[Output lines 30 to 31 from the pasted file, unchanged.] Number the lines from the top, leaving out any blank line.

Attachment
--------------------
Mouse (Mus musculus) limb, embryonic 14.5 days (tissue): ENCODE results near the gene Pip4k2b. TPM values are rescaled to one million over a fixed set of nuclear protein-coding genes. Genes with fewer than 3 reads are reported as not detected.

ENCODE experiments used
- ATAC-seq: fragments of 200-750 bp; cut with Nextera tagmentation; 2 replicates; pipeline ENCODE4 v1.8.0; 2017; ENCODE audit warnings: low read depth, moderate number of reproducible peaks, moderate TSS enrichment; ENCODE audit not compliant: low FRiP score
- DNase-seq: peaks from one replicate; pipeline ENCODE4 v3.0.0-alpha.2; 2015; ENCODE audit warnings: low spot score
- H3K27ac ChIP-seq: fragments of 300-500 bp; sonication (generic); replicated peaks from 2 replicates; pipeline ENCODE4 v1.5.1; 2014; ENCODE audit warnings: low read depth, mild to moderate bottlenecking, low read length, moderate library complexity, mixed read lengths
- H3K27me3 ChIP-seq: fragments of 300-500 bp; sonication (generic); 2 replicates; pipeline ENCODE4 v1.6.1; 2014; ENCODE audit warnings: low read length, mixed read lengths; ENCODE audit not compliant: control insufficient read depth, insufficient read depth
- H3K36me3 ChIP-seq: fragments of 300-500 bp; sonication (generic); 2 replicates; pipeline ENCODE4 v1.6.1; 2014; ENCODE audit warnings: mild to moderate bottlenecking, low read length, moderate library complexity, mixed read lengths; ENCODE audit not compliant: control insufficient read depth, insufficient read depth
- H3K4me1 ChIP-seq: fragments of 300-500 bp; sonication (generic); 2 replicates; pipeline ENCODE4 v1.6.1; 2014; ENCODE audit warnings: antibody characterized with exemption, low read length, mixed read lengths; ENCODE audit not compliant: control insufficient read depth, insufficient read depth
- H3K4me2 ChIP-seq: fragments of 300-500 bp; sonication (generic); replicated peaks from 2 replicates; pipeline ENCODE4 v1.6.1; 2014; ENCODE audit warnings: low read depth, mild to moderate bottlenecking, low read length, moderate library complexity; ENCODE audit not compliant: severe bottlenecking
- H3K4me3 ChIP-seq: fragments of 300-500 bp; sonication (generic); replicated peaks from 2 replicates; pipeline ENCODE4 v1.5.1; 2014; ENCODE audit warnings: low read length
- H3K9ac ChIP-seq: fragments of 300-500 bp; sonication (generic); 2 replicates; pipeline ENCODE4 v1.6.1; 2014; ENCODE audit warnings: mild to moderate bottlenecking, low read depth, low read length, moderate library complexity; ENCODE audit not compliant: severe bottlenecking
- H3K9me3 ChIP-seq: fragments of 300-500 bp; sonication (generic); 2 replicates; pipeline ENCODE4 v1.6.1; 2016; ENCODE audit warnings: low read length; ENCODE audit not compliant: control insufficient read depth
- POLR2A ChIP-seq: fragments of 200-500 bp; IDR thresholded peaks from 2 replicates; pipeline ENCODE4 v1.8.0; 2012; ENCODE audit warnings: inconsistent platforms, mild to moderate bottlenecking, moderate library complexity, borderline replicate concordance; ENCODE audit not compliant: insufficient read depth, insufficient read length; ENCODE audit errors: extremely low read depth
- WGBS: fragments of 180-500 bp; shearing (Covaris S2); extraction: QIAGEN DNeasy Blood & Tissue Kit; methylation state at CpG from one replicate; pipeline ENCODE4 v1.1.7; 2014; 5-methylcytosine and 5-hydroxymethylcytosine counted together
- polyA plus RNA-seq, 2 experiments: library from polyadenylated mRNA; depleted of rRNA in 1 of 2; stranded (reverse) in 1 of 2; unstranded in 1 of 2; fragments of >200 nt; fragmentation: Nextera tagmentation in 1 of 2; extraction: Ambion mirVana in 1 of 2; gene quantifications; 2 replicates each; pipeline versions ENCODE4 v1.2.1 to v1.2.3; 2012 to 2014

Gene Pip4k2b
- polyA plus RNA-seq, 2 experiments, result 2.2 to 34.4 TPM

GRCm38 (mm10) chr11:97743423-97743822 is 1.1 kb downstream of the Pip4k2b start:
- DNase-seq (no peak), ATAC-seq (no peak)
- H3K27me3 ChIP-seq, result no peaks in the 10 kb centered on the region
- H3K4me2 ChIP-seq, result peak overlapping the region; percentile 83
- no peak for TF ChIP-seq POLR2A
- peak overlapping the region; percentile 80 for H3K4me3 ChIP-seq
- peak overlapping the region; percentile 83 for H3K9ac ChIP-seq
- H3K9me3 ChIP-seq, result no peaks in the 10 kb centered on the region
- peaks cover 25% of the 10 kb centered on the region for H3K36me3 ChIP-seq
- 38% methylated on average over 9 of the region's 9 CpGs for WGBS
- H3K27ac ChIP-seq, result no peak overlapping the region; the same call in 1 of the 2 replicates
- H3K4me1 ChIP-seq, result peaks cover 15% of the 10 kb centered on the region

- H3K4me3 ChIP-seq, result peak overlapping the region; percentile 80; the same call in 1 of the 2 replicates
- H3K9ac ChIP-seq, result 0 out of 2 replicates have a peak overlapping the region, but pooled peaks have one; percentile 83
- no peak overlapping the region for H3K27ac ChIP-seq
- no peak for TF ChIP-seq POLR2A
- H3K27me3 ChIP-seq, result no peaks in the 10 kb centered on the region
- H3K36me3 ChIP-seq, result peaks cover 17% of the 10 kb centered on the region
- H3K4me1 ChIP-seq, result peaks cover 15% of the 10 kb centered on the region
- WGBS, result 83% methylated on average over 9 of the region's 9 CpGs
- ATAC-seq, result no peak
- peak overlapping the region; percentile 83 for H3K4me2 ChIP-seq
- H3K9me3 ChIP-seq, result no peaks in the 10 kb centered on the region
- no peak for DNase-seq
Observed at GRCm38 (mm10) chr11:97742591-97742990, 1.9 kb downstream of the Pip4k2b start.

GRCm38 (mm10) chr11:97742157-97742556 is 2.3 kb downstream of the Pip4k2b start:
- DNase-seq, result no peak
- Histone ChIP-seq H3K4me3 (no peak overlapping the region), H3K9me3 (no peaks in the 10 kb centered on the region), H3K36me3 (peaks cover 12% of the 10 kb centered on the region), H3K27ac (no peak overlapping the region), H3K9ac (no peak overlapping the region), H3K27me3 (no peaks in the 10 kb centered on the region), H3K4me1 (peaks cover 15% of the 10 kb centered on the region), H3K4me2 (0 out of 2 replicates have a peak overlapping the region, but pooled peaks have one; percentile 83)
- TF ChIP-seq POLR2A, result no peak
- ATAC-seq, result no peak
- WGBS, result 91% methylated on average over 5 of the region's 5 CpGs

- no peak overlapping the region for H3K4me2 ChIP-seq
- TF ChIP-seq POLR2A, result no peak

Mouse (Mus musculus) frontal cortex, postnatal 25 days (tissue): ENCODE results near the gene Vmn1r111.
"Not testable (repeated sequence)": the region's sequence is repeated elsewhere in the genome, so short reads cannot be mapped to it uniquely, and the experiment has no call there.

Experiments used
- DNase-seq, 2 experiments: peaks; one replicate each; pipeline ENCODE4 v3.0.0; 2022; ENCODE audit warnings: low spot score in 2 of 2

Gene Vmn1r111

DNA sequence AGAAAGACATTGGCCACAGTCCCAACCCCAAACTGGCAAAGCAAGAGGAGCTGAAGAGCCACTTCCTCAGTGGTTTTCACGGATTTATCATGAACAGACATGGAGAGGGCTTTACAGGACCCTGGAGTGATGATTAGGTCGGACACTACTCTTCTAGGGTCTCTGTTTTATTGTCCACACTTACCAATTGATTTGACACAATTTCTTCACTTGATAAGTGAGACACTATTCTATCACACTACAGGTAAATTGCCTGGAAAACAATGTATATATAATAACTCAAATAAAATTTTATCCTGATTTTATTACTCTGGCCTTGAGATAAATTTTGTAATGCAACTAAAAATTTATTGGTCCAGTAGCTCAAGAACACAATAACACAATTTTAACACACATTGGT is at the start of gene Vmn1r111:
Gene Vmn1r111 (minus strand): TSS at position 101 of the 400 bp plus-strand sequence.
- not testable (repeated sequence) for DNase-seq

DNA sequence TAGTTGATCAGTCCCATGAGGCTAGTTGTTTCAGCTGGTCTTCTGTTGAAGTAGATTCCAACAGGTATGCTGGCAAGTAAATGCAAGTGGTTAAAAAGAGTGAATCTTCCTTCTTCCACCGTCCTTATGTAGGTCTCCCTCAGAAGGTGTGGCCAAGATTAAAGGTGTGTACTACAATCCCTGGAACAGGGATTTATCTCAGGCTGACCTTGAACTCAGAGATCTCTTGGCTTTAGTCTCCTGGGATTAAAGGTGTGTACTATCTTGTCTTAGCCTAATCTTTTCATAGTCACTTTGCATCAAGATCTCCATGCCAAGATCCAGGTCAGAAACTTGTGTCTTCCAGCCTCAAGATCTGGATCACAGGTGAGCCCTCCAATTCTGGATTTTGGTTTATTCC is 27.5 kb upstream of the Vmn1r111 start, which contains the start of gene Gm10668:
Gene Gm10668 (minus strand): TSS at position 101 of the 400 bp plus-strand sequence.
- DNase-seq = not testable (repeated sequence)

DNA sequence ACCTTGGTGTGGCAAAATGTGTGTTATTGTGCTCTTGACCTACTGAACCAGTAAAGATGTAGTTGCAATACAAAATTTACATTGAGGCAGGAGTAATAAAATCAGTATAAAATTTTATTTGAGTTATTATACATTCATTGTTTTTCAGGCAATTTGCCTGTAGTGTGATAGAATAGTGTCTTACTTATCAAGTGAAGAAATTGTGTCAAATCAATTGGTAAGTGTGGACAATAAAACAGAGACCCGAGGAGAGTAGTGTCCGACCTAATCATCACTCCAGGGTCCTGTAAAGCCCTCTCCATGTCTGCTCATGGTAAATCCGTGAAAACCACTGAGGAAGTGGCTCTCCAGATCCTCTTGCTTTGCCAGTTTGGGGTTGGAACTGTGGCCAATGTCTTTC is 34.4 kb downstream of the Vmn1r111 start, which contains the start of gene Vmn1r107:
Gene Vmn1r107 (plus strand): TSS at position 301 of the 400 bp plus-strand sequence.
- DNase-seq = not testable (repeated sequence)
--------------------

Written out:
- H3K4me3 ChIP-seq, result peak overlapping the region; percentile 80; the same call in 1 of the 2 replicates
- H3K9ac ChIP-seq, result 0 out of 2 replicates have a peak overlapping the region, but pooled peaks have one; percentile 83